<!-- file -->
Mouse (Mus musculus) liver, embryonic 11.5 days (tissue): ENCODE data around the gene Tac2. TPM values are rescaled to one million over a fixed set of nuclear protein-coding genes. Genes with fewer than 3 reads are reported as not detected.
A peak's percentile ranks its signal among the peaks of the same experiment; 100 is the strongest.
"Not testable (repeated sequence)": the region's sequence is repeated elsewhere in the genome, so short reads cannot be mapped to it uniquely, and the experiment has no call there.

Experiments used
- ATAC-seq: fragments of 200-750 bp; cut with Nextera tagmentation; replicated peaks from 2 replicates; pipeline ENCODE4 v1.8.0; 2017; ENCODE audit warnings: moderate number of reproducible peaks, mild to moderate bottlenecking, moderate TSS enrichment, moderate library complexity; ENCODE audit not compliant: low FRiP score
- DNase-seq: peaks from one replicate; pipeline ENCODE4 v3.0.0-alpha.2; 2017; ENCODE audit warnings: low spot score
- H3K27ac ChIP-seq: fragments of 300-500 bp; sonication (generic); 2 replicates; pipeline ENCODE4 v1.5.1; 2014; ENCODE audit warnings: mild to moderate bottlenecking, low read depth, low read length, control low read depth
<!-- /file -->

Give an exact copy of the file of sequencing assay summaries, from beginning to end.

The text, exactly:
Mouse (Mus musculus) liver, embryonic 11.5 days (tissue): ENCODE data around the gene Tac2. TPM values are rescaled to one million over a fixed set of nuclear protein-coding genes. Genes with fewer than 3 reads are reported as not detected.
A peak's percentile ranks its signal among the peaks of the same experiment; 100 is the strongest.
"Not testable (repeated sequence)": the region's sequence is repeated elsewhere in the genome, so short reads cannot be mapped to it uniquely, and the experiment has no call there.

Experiments used
- ATAC-seq: fragments of 200-750 bp; cut with Nextera tagmentation; replicated peaks from 2 replicates; pipeline ENCODE4 v1.8.0; 2017; ENCODE audit warnings: moderate number of reproducible peaks, mild to moderate bottlenecking, moderate TSS enrichment, moderate library complexity; ENCODE audit not compliant: low FRiP score
- DNase-seq: peaks from one replicate; pipeline ENCODE4 v3.0.0-alpha.2; 2017; ENCODE audit warnings: low spot score
- H3K27ac ChIP-seq: fragments of 300-500 bp; sonication (generic); 2 replicates; pipeline ENCODE4 v1.5.1; 2014; ENCODE audit warnings: mild to moderate bottlenecking, low read depth, low read length, control low read depth